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URflood: Understanding uncertainty and risk in communicating about floods

This page is no longer updated. The information presented here formed part of our previous areas of research. This has included research carried out on behalf of our research partners, commerical contracts and also the Scottish Goverment's Strategic research programme during the period 2011 - 2016.

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Image showing the URflood logo
URflood aimed to produce guidance relevant across the EU, as to how to implement good practice flood communications and how to respond to differences in how information is interpreted and utilised.

Project background

Flood 2005 in river OunasjokiURflood was developed in response to the second pilot call for projects resulting from the ERA-Net CRUE consortium, a consortium brought together with the vision to support and develop an extensive coordination and integration of regional, national and European research programmes and policies for flood risk management. The objective of the call was to establish transnational collaborative research projects on "Flood resilient communities - managing the consequences of flooding". URflood looked more specifically at the first of the two thematic areas considered by the call: "Improvement of risk awareness and increasing public participation." URFlood ran from 2009-2011.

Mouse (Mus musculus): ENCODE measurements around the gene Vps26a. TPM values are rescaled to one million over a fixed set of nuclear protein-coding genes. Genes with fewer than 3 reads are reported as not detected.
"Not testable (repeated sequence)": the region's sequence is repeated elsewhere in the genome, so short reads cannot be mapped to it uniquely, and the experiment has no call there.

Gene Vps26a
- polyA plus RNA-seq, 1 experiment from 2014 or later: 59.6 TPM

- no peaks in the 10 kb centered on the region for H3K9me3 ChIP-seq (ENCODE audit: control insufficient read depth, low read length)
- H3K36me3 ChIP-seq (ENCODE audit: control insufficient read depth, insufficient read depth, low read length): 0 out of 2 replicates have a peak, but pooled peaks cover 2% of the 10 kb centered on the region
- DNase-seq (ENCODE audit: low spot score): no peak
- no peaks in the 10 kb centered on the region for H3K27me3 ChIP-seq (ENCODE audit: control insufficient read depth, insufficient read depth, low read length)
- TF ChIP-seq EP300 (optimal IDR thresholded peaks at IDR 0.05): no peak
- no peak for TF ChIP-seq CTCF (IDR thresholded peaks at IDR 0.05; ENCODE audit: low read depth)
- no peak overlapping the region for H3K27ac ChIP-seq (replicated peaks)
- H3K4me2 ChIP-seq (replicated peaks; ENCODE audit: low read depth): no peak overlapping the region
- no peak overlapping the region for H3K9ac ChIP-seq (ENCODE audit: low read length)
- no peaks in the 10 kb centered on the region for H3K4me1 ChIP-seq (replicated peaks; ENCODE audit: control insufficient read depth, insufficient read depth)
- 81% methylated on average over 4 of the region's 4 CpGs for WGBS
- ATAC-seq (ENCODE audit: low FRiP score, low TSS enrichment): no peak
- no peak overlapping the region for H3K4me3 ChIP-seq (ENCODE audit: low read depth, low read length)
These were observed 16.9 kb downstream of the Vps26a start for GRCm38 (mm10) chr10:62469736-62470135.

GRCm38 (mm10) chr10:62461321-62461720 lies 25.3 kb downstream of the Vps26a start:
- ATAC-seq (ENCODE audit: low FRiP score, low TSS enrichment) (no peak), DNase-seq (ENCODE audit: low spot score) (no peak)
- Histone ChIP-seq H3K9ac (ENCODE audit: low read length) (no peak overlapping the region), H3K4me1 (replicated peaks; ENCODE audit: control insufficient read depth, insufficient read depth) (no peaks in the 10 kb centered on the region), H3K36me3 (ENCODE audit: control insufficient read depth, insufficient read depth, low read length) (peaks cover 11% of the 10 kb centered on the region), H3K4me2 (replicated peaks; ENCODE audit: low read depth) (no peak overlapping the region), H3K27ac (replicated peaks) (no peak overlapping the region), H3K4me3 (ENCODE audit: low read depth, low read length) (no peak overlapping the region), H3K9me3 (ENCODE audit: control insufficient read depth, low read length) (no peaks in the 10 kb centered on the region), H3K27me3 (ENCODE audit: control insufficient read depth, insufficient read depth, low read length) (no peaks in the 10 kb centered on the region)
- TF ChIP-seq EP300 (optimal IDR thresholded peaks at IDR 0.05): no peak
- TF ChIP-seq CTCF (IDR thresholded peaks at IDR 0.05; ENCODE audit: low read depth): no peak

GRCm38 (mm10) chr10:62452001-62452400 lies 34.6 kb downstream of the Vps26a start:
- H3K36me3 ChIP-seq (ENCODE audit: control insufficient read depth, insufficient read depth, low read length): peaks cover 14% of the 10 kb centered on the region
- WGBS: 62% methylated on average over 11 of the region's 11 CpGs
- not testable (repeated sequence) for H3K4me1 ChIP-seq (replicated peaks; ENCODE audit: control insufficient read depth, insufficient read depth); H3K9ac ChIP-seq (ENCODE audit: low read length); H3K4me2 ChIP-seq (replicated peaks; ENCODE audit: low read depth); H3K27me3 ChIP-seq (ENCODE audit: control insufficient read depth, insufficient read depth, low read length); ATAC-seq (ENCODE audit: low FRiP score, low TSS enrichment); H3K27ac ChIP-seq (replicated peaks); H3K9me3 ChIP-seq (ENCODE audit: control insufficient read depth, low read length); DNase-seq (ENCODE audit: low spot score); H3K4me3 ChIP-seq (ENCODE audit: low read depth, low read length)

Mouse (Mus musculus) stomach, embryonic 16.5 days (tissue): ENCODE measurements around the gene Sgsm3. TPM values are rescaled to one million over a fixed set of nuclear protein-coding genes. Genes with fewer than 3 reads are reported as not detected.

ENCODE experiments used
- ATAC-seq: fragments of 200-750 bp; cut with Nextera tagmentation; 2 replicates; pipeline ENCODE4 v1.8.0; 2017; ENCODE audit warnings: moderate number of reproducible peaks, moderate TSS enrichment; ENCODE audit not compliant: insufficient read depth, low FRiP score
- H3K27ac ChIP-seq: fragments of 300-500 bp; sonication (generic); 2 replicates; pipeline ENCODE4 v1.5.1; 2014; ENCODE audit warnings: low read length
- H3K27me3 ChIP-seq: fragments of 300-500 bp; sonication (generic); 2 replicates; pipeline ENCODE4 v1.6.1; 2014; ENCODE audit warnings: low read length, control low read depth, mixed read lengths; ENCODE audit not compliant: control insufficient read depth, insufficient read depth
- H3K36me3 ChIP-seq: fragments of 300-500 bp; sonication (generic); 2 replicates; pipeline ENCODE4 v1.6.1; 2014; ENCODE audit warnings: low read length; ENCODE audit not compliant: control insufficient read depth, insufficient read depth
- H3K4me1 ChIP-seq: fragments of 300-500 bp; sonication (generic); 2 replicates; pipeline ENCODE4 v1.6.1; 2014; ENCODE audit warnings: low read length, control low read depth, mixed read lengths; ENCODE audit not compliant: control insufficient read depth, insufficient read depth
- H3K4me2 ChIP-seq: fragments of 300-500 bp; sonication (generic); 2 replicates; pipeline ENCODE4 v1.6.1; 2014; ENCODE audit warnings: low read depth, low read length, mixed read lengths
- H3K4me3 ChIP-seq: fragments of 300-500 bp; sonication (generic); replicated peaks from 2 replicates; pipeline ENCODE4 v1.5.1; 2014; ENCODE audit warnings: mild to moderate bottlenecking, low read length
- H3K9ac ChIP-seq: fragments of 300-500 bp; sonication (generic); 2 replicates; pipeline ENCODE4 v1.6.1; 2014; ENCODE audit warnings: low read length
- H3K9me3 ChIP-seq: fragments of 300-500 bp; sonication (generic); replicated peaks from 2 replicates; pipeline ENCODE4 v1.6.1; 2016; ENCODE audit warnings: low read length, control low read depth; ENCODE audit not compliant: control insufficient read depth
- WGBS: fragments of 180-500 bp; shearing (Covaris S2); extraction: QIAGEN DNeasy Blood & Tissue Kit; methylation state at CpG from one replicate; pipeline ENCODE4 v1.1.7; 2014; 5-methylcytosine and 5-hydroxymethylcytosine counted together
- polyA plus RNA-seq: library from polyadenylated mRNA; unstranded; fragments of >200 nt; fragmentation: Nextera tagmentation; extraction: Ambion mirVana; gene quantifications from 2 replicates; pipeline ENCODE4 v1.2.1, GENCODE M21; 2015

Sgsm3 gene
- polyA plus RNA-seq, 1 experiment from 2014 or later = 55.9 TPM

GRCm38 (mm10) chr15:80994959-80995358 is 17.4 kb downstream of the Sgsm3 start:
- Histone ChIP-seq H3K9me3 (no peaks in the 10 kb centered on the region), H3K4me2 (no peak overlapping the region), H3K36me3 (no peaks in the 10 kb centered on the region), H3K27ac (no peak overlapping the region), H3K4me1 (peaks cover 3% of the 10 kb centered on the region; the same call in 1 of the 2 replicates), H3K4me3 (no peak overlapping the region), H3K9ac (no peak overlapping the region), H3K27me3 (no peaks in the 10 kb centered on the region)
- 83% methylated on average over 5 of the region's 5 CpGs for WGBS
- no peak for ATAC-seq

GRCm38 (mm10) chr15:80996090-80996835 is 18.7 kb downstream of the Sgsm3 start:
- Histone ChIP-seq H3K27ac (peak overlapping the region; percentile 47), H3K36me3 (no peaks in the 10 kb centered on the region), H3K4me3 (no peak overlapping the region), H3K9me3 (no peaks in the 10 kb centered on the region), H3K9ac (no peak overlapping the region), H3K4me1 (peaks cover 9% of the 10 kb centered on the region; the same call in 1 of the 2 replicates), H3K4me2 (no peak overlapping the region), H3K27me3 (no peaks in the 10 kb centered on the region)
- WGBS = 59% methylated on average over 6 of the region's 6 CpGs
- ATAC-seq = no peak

Project Purpose

Passing cars on flooded road

URflood informed flood risk planning and responses to flood warnings, by investigating and illustrating how flood risk communications may be incorporated into the knowledge systems of different actors.  URflood aimed to produce guidance for use throughout the EU looking at how to implement good practice flood communications and how to respond to differences in how information is interpreted and utilised. This was intended to support the move towards Flood Risk Assessment and Management (FRAM) under the EU Floods Directive, improving resilience to the social, economic and environmental consequences of flood risk.

URFlood involved several countries across Europe. Click the links on the left to view more details about this project, including the funders, partners, research questions, case studies and outputs. Please contact Kerry Waylen for more information about this project.


Areas of Interest

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The James Hutton Research Institute is the result of the merger in April 2011 of MLURI and SCRI. This merger formed a new powerhouse for research into food, land use, and climate change.